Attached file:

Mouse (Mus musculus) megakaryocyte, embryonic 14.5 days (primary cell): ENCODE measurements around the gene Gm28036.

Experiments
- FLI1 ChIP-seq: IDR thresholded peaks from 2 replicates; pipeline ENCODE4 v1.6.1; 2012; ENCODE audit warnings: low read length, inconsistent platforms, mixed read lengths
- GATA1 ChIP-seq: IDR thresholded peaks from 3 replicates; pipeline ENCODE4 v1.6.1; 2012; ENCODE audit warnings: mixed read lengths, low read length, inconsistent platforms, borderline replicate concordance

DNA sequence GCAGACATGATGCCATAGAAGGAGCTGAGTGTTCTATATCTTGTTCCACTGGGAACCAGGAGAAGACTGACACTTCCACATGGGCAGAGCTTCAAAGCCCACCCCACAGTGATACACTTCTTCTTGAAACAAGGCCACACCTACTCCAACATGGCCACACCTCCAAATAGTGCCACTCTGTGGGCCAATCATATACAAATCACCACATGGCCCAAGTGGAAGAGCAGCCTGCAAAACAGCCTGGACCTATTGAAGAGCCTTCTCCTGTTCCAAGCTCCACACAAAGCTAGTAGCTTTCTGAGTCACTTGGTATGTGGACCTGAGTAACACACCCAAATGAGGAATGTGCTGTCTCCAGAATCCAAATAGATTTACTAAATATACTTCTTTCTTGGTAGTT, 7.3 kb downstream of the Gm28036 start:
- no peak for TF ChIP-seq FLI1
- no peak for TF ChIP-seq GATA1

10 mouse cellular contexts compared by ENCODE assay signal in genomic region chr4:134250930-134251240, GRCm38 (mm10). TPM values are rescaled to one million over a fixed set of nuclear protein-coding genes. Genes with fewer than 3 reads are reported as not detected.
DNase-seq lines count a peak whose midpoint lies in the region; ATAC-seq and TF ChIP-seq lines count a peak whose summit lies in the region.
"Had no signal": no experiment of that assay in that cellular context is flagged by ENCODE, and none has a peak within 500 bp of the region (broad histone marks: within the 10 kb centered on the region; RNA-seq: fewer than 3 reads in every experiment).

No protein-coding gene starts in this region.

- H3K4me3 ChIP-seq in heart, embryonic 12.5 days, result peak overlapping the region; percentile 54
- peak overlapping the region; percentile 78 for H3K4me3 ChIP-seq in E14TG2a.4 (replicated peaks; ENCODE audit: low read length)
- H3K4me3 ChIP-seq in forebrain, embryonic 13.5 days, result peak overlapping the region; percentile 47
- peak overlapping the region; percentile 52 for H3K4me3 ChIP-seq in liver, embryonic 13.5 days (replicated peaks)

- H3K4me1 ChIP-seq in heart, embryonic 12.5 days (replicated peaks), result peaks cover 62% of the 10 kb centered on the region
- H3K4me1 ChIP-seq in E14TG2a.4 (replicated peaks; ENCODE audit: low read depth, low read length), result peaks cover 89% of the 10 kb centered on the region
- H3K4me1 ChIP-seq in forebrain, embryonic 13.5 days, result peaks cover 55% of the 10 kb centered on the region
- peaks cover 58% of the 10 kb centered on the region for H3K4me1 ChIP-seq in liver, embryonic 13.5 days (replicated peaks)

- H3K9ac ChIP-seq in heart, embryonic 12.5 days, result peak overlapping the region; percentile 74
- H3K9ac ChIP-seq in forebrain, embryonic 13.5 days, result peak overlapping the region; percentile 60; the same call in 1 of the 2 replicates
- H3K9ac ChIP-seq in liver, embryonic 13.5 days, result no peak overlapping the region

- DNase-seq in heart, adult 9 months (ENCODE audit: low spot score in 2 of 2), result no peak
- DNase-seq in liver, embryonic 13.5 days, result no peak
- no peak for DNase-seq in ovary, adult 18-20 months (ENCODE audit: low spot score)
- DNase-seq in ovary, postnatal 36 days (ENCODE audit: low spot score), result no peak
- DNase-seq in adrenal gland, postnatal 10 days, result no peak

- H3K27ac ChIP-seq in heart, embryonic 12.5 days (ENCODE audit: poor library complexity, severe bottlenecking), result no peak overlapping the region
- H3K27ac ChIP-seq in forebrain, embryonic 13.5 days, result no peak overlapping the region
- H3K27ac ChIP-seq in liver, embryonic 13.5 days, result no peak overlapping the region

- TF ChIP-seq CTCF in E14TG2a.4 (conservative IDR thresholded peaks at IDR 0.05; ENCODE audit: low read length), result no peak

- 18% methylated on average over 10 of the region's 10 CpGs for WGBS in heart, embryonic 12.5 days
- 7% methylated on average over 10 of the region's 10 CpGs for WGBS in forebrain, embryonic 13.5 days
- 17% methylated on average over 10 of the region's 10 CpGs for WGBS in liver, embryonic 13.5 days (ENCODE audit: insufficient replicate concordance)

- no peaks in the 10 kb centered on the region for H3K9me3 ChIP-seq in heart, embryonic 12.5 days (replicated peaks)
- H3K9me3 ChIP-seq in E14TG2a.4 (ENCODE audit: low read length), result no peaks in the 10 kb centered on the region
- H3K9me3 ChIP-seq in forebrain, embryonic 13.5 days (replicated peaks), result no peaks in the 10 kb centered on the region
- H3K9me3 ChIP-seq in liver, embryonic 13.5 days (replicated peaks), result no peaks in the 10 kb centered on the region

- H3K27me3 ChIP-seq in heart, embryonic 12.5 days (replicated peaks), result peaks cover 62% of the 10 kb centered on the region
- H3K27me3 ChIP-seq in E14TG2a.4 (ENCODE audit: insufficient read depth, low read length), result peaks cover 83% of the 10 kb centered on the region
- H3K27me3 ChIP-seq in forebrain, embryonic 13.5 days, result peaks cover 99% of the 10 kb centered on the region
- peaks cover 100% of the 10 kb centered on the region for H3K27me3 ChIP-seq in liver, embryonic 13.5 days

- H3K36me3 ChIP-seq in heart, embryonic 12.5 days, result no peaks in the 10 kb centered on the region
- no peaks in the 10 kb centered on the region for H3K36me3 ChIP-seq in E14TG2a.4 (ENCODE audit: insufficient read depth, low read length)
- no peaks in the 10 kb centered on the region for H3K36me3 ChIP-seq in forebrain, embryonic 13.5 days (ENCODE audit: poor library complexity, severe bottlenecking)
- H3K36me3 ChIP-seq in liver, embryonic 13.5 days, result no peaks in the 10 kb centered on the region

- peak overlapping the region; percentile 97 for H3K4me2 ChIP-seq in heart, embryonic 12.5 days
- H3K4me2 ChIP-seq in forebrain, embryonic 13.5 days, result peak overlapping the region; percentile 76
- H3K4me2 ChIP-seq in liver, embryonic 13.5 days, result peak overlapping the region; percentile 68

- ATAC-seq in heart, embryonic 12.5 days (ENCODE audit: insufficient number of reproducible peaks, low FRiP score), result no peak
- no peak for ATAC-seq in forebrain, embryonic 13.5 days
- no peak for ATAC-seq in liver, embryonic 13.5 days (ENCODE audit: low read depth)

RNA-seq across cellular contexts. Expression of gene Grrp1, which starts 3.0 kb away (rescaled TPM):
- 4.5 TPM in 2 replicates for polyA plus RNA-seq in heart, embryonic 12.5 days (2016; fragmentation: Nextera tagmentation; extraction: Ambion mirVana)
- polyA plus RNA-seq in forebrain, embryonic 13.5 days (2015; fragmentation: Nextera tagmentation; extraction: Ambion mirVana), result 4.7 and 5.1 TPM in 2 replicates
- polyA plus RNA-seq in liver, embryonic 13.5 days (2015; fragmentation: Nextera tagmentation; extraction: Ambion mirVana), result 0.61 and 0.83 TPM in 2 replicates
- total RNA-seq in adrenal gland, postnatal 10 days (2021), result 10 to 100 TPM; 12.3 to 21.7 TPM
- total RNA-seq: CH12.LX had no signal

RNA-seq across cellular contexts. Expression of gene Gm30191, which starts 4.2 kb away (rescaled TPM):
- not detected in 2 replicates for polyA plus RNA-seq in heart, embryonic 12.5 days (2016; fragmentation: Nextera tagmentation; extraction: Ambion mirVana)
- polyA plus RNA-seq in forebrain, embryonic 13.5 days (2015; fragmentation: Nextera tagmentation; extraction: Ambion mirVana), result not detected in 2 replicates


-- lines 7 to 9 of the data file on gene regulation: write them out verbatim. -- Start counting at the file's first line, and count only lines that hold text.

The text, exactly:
- no peak for TF ChIP-seq GATA1

10 mouse cellular contexts compared by ENCODE assay signal in genomic region chr4:134250930-134251240, GRCm38 (mm10). TPM values are rescaled to one million over a fixed set of nuclear protein-coding genes. Genes with fewer than 3 reads are reported as not detected.
DNase-seq lines count a peak whose midpoint lies in the region; ATAC-seq and TF ChIP-seq lines count a peak whose summit lies in the region.